TV

What 'Project Runway' and Glenn Beck Have in Common

At the outset, I admit that I used the shady rhetorical trick of finding incidental common threads and declaring them definitional. On the other hand, it's the perfect huckster sleight of hand with which to skewer Runway's tiresome embedded advertising. When I spent some wonderful time in unemployment earlier this year, I developed something bordering on an addiction to right-wing radio (the guiltiest of guilty pleasures for an unrepentant liberal). While I loved to sit and argue by myself, I repeatedly groaned whenever the host would melt into tent revival testimonial for sponsors like the website that acts as your hard drive back up. Rush Limbaugh could be in mid-diatribe when suddenly he would segue into a seemingly personal anecdote that would turn into cheap shilling for gold, online meeting software or inhalable heavy metals. By ladling the advertising into the script, the players do far more then give advertisers a space to marketing themselves; they lend the brands their accrued authority and credibility. They advocate for these corporations rather than merely allowing advertising to fund the entertainment.

In an age where everyone purports to be a media critic and bias sleuth, it's an awkwardly retro mode, an aesthetic choice that makes both Project Runway and talk radio gaudy. With the AM cognoscenti this tackiness amounts to a badge of authenticity, but on Runway, our supposed glimpse into the world of superior taste, it forces the show into constant, embarrassing interruption. This throwback in style and attitude where the "stars" of programs hold up cereal boxes and smoke Pall Malls on stallions is not the kind of homage that, in the demolition phrasing of the show, one could call "fashion forward".

Despite a stellar season so far, Runway's worst episode involved having designers create a red evening gown for people who survived various heart conditions that also incorporated the iconic red and white Campbell's label. This is the latest in a long line of Runway episodes (see also Hershey's) where the contestants have to deal with the design challenge and an unspoken challenge cooked up by Runway's greasy marketing team. At the very least they should use some theory to lipstick this pig. Try mentioning Andy Warhol's avante garde decimation of the fine arts, drop Walter Benjamin's name, do something other than bring out the CEO of a soup company and allow her to devour heart disease sympathy and stuff it into a cheap can.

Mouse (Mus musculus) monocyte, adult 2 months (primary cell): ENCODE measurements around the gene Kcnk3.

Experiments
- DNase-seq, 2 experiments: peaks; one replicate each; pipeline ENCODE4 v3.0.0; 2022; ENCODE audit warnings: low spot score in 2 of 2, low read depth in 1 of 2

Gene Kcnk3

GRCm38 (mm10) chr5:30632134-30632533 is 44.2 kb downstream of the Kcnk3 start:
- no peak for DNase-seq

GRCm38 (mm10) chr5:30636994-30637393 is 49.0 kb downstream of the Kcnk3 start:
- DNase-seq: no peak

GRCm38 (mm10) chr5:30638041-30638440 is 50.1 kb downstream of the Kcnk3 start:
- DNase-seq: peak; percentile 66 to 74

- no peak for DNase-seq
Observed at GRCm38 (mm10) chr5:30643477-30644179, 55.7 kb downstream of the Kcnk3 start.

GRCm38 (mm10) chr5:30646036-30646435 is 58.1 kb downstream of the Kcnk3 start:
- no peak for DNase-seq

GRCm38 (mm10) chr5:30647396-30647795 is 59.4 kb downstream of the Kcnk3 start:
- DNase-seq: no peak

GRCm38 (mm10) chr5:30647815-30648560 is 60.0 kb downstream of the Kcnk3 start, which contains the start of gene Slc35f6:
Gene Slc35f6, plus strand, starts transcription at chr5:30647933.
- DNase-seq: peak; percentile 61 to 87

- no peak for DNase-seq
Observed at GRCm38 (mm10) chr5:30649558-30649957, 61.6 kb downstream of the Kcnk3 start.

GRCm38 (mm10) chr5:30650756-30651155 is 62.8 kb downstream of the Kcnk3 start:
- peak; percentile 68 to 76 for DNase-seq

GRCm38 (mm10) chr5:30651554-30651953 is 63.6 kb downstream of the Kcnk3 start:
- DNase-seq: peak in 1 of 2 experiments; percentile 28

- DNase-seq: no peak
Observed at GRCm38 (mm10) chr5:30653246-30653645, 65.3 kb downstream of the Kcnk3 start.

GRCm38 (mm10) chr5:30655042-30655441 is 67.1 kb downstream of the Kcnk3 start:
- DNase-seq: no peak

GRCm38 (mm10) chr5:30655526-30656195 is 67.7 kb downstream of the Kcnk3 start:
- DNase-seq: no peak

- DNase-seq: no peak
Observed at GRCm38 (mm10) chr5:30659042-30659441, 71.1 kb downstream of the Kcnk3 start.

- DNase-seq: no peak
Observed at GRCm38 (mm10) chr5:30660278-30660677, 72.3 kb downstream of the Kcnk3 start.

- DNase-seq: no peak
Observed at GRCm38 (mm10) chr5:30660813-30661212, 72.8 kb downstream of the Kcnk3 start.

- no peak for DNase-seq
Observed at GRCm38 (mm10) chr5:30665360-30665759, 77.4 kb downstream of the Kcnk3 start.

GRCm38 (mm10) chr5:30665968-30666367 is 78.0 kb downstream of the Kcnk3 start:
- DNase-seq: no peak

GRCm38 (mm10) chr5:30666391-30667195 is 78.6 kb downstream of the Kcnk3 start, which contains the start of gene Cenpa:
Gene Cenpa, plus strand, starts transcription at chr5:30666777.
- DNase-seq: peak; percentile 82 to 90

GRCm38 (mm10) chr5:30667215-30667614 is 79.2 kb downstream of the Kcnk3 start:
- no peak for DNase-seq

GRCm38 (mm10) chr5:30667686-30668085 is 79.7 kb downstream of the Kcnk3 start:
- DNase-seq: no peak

Besides that, Campbell's, purveyor of canned sodium, is supporting heart health? Is this their idea of reparations? I eagerly await the Snicker's episode that will help fight diabetes and force the contestants to translate nougat into couture. With plugs for the accessory wall, the hair salon and the make-up, why does Runway need to mold an entire episode around burnishing a brand's image? There's something to be said about the mutually reinforcing toxicity of it all. On right wing radio, their obsession with gold has sometimes folded ominously into rhetoric about Obama's alleged apocalyptic affect on the economy. Given how much of the tangible economy gets tangled up in perceptions of the economy, it's hard not to see this as an instance of where self-anointed "straight talkers" use their public persona to enrich themselves through doom saying.

On Project Runway, the affect is more like noise that does nothing to uplift fashion or win new customers for the products. Shifting the tone would be a merciful quick fix (first the return to New York, next the freedom from TRESsemme tyranny), one that can't seriously affect any company's bottom line. Far more people get turned off by corporate cameos, than are compelled by the gowns to crack open some Cream of Mushroom. Substantively, right wing radio and Project Runway have nothing meaningful in common. But it's fashion, the land where surface is everything, and this is the kind of guilt by aesthetic association that should stain Runway with shame.

To be a migrant worker in America is to relearn the basic skills of living. Imagine doing that in your 60s and 70s, when you thought you'd be retired.


Nomadland: Surviving America in the Twenty-First Century

Publisher: W. W. Norton
Author: Jessica Bruder
Publication date: 2017-09
Amazon

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